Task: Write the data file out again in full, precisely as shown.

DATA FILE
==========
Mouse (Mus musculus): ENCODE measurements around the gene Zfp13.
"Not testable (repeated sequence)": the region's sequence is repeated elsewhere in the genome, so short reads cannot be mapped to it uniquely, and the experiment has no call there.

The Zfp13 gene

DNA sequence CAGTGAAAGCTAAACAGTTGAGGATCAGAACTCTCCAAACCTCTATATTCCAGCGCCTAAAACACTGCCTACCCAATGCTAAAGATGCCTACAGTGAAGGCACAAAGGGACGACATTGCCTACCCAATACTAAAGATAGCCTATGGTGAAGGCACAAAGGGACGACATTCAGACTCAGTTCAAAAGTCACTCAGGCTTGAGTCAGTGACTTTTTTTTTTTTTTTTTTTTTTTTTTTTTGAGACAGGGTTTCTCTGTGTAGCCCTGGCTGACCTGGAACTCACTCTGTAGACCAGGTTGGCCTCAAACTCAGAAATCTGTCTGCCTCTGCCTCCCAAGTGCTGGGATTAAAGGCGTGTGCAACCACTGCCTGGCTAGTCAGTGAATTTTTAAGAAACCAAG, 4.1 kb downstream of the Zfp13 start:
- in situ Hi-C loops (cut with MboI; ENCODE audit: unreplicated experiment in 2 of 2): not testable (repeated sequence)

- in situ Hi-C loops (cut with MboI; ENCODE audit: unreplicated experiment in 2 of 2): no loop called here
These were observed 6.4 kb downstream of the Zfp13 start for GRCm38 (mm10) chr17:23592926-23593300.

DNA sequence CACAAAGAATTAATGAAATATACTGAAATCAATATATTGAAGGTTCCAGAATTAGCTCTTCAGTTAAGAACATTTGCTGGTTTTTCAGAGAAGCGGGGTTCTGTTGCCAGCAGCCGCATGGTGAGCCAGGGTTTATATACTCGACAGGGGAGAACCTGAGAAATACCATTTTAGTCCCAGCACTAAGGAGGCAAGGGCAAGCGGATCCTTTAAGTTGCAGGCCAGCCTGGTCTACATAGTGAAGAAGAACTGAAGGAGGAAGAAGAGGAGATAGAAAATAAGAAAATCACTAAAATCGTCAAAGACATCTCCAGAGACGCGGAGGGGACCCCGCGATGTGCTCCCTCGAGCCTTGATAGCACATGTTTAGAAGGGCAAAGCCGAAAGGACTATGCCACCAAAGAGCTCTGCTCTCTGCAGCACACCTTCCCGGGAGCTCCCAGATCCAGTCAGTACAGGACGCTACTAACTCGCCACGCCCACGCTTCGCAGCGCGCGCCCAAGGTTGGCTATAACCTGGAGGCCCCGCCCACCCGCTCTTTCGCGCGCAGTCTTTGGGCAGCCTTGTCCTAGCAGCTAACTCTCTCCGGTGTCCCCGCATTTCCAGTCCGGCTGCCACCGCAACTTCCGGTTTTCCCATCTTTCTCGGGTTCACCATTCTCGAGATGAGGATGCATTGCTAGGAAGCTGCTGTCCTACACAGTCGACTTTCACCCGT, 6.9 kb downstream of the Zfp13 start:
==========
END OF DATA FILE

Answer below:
Mouse (Mus musculus): ENCODE measurements around the gene Zfp13.
"Not testable (repeated sequence)": the region's sequence is repeated elsewhere in the genome, so short reads cannot be mapped to it uniquely, and the experiment has no call there.

The Zfp13 gene

DNA sequence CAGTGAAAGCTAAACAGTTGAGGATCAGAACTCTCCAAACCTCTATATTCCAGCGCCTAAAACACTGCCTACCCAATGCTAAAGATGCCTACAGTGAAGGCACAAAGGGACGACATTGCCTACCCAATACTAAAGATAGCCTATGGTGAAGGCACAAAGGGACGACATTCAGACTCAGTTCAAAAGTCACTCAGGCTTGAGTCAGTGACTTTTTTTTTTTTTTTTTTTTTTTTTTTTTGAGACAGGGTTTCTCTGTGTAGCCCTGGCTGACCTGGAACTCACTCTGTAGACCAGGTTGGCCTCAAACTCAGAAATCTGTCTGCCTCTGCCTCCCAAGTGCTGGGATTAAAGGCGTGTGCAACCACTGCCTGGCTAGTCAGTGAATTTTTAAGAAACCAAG, 4.1 kb downstream of the Zfp13 start:
- in situ Hi-C loops (cut with MboI; ENCODE audit: unreplicated experiment in 2 of 2): not testable (repeated sequence)

- in situ Hi-C loops (cut with MboI; ENCODE audit: unreplicated experiment in 2 of 2): no loop called here
These were observed 6.4 kb downstream of the Zfp13 start for GRCm38 (mm10) chr17:23592926-23593300.

DNA sequence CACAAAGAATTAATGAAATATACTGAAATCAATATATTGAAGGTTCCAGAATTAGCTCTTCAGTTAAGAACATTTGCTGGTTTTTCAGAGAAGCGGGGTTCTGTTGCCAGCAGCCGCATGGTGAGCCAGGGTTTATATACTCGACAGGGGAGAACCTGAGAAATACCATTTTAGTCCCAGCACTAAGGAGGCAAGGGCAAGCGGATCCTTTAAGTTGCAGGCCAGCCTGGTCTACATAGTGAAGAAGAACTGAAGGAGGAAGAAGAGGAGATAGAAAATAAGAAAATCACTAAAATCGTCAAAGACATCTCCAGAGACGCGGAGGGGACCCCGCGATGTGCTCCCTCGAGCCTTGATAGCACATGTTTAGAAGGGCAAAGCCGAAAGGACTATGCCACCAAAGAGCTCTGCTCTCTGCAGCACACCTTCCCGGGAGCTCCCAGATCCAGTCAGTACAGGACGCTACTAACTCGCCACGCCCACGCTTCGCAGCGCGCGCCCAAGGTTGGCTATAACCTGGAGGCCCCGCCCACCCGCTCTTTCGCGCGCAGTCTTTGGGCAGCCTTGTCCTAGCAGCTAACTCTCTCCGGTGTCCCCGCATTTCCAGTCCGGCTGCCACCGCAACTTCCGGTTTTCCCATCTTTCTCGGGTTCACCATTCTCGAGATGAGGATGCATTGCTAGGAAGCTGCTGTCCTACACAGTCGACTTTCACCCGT, 6.9 kb downstream of the Zfp13 start: